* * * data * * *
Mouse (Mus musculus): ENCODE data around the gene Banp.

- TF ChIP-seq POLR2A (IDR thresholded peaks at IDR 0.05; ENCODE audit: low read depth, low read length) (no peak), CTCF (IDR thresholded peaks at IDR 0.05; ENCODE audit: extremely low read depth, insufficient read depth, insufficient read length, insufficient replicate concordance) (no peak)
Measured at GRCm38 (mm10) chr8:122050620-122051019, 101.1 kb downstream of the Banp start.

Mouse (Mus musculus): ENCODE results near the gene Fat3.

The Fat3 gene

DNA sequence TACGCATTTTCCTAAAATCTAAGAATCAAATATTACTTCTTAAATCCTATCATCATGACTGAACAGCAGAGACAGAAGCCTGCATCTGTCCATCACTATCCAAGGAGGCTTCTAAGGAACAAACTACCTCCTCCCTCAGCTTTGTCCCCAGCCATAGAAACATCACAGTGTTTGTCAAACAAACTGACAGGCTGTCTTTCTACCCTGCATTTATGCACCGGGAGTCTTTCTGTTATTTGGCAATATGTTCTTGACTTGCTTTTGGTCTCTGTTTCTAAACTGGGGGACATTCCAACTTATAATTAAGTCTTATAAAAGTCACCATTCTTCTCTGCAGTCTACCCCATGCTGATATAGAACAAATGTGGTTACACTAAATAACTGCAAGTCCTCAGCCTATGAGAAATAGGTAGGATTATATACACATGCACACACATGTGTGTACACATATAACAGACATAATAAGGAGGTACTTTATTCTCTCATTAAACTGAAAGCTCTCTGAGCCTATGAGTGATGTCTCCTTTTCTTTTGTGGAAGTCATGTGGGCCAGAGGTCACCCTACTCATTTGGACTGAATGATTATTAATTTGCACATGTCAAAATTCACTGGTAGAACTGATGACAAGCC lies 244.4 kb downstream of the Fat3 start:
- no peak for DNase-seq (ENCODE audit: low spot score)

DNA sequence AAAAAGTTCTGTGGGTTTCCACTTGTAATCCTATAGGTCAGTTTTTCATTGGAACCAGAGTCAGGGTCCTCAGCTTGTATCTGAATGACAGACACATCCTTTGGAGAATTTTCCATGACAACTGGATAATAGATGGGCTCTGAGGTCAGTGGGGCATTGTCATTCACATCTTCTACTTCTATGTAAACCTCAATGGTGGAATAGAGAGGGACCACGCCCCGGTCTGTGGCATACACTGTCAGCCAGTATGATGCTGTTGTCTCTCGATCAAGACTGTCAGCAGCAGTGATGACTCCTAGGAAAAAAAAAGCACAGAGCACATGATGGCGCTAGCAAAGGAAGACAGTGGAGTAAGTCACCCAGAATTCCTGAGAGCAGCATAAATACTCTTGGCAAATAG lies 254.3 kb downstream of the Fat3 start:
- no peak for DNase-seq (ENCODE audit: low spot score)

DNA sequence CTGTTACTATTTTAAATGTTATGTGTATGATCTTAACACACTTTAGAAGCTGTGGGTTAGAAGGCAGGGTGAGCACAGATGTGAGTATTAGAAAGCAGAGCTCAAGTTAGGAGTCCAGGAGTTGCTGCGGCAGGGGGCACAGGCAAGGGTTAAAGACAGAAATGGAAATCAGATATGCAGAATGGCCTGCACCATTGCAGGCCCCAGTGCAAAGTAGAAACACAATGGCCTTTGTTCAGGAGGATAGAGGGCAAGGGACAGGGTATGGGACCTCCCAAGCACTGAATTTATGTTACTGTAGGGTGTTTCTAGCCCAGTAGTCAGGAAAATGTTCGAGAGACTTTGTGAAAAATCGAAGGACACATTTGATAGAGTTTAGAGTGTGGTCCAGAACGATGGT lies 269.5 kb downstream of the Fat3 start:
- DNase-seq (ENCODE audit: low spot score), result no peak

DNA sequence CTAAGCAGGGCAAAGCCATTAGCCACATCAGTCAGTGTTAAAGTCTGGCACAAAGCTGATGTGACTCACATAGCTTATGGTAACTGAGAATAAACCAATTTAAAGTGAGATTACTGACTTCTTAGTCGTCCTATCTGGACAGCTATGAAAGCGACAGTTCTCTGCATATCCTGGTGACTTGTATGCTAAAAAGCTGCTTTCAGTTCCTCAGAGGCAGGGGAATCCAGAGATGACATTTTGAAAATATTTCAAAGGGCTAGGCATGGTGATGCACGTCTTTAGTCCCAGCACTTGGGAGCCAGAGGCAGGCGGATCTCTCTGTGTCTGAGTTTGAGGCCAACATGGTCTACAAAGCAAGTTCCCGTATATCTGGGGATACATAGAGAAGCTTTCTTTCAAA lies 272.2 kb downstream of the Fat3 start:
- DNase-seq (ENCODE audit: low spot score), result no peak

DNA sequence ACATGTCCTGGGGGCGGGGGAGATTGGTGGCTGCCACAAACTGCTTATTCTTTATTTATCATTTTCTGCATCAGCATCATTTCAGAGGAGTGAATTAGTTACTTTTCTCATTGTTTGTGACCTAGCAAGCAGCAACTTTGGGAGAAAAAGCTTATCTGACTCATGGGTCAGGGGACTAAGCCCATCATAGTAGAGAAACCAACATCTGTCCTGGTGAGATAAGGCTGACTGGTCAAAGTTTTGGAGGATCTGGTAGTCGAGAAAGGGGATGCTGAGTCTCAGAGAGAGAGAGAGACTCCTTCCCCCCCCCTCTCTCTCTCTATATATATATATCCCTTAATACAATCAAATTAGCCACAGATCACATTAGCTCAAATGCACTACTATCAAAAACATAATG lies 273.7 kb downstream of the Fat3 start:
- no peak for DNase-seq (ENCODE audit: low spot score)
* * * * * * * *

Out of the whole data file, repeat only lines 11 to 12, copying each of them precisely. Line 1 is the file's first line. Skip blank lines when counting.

- DNase-seq (ENCODE audit: low spot score), result no peak

DNA sequence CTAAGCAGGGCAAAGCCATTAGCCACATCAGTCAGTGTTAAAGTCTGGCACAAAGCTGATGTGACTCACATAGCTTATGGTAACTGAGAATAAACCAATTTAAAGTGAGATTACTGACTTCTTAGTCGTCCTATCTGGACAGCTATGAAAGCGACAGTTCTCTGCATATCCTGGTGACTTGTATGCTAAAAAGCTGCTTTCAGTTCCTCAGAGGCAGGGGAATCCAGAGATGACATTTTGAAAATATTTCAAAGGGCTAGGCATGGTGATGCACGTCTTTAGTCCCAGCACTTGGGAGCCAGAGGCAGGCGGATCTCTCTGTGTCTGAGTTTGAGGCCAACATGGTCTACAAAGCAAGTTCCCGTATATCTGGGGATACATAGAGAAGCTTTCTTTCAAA lies 272.2 kb downstream of the Fat3 start: